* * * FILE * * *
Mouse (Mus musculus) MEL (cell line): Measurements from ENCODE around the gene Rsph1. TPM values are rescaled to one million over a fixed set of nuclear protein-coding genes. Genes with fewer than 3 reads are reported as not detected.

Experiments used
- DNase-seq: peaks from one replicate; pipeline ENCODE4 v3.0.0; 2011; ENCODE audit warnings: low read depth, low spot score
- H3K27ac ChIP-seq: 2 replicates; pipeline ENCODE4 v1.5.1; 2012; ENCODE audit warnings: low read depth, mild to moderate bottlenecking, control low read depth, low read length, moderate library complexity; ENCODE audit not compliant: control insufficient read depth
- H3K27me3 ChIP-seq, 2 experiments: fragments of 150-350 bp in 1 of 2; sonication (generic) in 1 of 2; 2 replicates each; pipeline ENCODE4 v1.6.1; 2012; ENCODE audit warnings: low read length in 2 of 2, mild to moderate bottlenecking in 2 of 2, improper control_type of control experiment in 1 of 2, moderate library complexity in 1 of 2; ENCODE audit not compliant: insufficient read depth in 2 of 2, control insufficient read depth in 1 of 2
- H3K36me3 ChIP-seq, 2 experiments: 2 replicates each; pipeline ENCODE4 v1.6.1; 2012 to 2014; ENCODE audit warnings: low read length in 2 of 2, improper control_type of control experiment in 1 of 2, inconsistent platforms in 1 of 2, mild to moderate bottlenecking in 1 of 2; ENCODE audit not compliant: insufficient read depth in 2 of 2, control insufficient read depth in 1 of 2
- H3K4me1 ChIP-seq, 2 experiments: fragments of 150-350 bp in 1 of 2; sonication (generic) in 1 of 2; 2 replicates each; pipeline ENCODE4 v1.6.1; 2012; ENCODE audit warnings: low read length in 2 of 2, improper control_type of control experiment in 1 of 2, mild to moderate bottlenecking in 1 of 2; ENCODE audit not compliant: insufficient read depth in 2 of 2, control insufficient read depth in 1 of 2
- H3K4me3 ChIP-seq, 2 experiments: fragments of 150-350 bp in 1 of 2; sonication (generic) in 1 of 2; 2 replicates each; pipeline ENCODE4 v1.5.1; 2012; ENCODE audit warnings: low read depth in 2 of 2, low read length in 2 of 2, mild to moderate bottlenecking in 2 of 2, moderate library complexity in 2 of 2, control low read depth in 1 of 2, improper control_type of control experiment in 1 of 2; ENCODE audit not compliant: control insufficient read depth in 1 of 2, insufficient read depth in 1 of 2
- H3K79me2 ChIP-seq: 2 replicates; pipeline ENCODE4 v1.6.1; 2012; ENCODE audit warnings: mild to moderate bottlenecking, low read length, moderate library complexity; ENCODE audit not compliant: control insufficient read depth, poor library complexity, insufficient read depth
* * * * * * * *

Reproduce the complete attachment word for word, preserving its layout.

Mouse (Mus musculus) MEL (cell line): Measurements from ENCODE around the gene Rsph1. TPM values are rescaled to one million over a fixed set of nuclear protein-coding genes. Genes with fewer than 3 reads are reported as not detected.

Experiments used
- DNase-seq: peaks from one replicate; pipeline ENCODE4 v3.0.0; 2011; ENCODE audit warnings: low read depth, low spot score
- H3K27ac ChIP-seq: 2 replicates; pipeline ENCODE4 v1.5.1; 2012; ENCODE audit warnings: low read depth, mild to moderate bottlenecking, control low read depth, low read length, moderate library complexity; ENCODE audit not compliant: control insufficient read depth
- H3K27me3 ChIP-seq, 2 experiments: fragments of 150-350 bp in 1 of 2; sonication (generic) in 1 of 2; 2 replicates each; pipeline ENCODE4 v1.6.1; 2012; ENCODE audit warnings: low read length in 2 of 2, mild to moderate bottlenecking in 2 of 2, improper control_type of control experiment in 1 of 2, moderate library complexity in 1 of 2; ENCODE audit not compliant: insufficient read depth in 2 of 2, control insufficient read depth in 1 of 2
- H3K36me3 ChIP-seq, 2 experiments: 2 replicates each; pipeline ENCODE4 v1.6.1; 2012 to 2014; ENCODE audit warnings: low read length in 2 of 2, improper control_type of control experiment in 1 of 2, inconsistent platforms in 1 of 2, mild to moderate bottlenecking in 1 of 2; ENCODE audit not compliant: insufficient read depth in 2 of 2, control insufficient read depth in 1 of 2
- H3K4me1 ChIP-seq, 2 experiments: fragments of 150-350 bp in 1 of 2; sonication (generic) in 1 of 2; 2 replicates each; pipeline ENCODE4 v1.6.1; 2012; ENCODE audit warnings: low read length in 2 of 2, improper control_type of control experiment in 1 of 2, mild to moderate bottlenecking in 1 of 2; ENCODE audit not compliant: insufficient read depth in 2 of 2, control insufficient read depth in 1 of 2
- H3K4me3 ChIP-seq, 2 experiments: fragments of 150-350 bp in 1 of 2; sonication (generic) in 1 of 2; 2 replicates each; pipeline ENCODE4 v1.5.1; 2012; ENCODE audit warnings: low read depth in 2 of 2, low read length in 2 of 2, mild to moderate bottlenecking in 2 of 2, moderate library complexity in 2 of 2, control low read depth in 1 of 2, improper control_type of control experiment in 1 of 2; ENCODE audit not compliant: control insufficient read depth in 1 of 2, insufficient read depth in 1 of 2
- H3K79me2 ChIP-seq: 2 replicates; pipeline ENCODE4 v1.6.1; 2012; ENCODE audit warnings: mild to moderate bottlenecking, low read length, moderate library complexity; ENCODE audit not compliant: control insufficient read depth, poor library complexity, insufficient read depth